Anyone can make a mistake and any crew can make a mistake -- but when you have recurring issues is when you have a problem.
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Old 11th Sep 2019, 15:26
  #32 (permalink)  
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Reminds me as second Captain into SFO 28R from Seoul where he was given a heading to intercept 28R which he ignored going 30 degrees further left because he was too high! Very dangerous as 28L a lot closer than at most places. Spotted by ATC

I will admit doing a go around at SFO once due to being too high. Felt a little better when United also did a go around a few minutes later. Went out on the usual 130 Radial but got turned in too early and descent given too late

Last edited by thegypsy; 11th Sep 2019 at 15:27. Reason: spelling
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Old 11th Sep 2019, 15:36
  #33 (permalink)  
 
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Ummm, two questions? 1) is anyone really surprised, and 2) does anyone really not expect to hear more incidents like this in the future? The only ones who don't seem to see a problem at CX are the management who's bonuses are related to the continuation of our current trajectory. And we all know where that trajectory leads.
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Old 12th Sep 2019, 04:19
  #34 (permalink)  
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“The US ATC is the most efficient by none”

I’d rate US ATC services as similar to many 3rd world country ATC services. Their use of non-standard RT, lack of empathy with non-english speaking airline crew, ridiculously fast speaking and unnecessary visual approaches for long haul airliners causes unnecessary extra RT, go-arounds and incidents.
You obviously haven’t been to LHR. Now, that airport definitely has the best ATC services in the world. And guess what, it’s limited on real estate, maxed out capacity wise and doesn’t need the use of visual approaches to achieve that capacity.


Originally Posted by Slasher1 View Post
This wasn't United's fault. Whether or not he followed the RA or should have is not for us to say (he may well have seen safe visual deconfliction and I dare say we have NO idea what THEIR SOPs are--and cannot base another's decision on our frame outlook).

The bottom line I think is that we have a significant amount of crews who are unable to maintain visual separation and make visual approaches without the aid of the magic or relying on controllers to do pilots' jobs for them. I view this as a problem--the US ATC system is the most efficient in the world--bar none. It relies on a whole bunch of tricks including reduced separation AND on pilots being able to maintain visual separation and safely conduct visual approaches (as a sidenote a visual approach clearance can be issued with either the field AND/OR the preceding traffic to the field in sight). Relying on the controller as a crutch due to our lack of ability, skill, or knowledge is unacceptable in my opinion. In order to play in a particular sandbox one needs to adhere to the ROE OF that sandbox (and not the other way around). So if we buffoon things up we run a risk of being kicked out of the sandbox.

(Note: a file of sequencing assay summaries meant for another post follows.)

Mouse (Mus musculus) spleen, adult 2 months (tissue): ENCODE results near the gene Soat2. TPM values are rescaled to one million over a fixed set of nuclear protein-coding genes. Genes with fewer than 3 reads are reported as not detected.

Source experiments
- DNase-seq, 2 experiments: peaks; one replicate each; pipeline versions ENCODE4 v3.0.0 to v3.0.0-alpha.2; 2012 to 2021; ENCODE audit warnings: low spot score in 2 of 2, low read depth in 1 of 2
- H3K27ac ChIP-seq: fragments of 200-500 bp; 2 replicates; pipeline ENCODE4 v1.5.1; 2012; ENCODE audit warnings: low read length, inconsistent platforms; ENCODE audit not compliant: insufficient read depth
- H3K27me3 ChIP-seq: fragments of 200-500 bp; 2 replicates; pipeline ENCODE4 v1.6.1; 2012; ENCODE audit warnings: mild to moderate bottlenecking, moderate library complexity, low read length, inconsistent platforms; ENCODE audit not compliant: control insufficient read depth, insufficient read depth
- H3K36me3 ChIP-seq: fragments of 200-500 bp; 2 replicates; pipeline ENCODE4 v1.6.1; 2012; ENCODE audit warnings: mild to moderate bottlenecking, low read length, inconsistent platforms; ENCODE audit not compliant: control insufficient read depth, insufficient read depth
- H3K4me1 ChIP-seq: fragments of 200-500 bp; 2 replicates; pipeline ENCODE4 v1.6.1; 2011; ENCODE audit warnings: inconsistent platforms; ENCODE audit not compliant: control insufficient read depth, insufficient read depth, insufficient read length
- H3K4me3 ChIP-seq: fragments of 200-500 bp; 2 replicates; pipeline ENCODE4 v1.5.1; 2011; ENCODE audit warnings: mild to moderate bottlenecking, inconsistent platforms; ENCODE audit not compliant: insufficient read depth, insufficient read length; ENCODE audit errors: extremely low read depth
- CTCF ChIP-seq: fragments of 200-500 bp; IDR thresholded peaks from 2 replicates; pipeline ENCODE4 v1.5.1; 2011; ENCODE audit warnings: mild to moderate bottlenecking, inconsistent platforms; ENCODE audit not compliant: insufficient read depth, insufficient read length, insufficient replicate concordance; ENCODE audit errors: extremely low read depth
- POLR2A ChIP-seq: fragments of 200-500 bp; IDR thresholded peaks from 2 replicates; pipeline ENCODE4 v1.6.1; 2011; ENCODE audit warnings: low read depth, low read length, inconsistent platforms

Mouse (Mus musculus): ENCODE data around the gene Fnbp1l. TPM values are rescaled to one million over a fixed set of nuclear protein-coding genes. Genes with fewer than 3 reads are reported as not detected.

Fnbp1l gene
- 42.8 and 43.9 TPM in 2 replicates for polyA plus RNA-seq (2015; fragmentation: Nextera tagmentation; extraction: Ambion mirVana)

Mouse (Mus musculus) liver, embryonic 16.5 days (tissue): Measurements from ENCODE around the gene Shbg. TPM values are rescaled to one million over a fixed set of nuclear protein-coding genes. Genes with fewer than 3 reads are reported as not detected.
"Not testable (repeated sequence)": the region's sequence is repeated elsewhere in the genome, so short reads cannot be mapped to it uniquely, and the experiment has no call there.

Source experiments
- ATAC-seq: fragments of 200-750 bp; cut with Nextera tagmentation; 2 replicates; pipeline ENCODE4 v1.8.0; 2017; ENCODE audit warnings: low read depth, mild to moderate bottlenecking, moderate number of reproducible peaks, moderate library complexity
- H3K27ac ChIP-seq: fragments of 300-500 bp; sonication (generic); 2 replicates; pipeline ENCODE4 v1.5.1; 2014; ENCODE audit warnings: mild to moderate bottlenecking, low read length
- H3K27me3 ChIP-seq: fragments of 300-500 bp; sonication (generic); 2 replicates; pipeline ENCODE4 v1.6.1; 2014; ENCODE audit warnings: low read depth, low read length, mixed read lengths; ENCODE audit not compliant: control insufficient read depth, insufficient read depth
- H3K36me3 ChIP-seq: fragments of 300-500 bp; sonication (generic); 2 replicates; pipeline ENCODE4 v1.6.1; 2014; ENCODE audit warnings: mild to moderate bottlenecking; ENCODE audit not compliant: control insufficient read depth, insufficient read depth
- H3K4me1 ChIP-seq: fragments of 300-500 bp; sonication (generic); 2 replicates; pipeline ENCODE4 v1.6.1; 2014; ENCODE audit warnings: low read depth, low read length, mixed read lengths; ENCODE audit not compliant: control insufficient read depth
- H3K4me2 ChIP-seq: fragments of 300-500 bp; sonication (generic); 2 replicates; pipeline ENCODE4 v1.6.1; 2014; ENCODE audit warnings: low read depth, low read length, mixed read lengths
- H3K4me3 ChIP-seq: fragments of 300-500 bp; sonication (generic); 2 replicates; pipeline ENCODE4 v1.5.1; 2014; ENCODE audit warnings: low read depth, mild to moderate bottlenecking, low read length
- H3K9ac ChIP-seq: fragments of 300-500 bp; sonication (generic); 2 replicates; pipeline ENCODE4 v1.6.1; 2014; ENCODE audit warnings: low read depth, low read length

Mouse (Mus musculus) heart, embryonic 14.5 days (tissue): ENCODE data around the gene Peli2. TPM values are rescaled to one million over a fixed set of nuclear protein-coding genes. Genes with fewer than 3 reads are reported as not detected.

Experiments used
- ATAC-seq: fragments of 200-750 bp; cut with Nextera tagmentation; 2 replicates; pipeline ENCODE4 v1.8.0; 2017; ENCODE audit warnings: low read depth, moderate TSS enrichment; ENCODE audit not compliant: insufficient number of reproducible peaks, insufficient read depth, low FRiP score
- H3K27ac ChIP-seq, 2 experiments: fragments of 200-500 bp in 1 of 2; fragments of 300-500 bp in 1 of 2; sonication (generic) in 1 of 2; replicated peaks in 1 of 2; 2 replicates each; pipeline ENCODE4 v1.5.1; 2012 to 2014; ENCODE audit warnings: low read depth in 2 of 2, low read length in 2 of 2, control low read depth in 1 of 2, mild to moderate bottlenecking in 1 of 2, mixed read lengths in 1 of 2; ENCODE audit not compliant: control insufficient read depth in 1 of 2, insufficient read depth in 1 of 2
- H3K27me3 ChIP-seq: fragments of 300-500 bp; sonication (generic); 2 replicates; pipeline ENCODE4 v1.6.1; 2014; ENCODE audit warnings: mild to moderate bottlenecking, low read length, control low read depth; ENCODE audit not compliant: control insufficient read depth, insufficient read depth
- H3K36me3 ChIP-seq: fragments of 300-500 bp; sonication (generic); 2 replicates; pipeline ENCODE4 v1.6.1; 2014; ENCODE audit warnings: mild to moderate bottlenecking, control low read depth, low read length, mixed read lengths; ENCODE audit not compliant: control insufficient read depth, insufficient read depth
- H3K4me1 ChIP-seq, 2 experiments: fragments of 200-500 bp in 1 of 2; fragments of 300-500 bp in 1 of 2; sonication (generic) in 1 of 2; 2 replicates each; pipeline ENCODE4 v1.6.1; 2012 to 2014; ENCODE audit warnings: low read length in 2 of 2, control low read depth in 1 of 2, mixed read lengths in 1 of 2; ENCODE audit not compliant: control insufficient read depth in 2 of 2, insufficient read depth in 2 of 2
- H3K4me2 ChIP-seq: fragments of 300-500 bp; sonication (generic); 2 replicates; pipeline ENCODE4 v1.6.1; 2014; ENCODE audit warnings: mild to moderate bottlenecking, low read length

Anyone can make a mistake and any crew can make a mistake -- but when you have recurring issues is when you have a problem.
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Old 12th Sep 2019, 04:51
  #35 (permalink)  
 
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Originally Posted by rsb View Post
I’d rate US ATC services as similar to many 3rd world country ATC services. Their use of non-standard RT, lack of empathy with non-english speaking airline crew, ridiculously fast speaking and unnecessary visual approaches for long haul airliners causes unnecessary extra RT, go-arounds and incidents.
You obviously haven’t been to LHR. Now, that airport definitely has the best ATC services in the world. And guess what, it’s limited on real estate, maxed out capacity wise and doesn’t need the use of visual approaches to achieve that capacity.




With the odd notable exception, I sadly have to agree with that description. Most of them need to be seconded to LHR ATC for 6 months to obtain an understanding of how professionals do that job (and to learn a few manners).
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Old 12th Sep 2019, 05:00
  #36 (permalink)  
 
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Originally Posted by rsb View Post
I’d rate US ATC services as similar to many 3rd world country ATC services. Their use of non-standard RT, lack of empathy with non-english speaking airline crew, ridiculously fast speaking and unnecessary visual approaches for long haul airliners causes unnecessary extra RT, go-arounds and incidents.
You obviously haven’t been to LHR. Now, that airport definitely has the best ATC services in the world. And guess what, it’s limited on real estate, maxed out capacity wise and doesn’t need the use of visual approaches to achieve that capacity.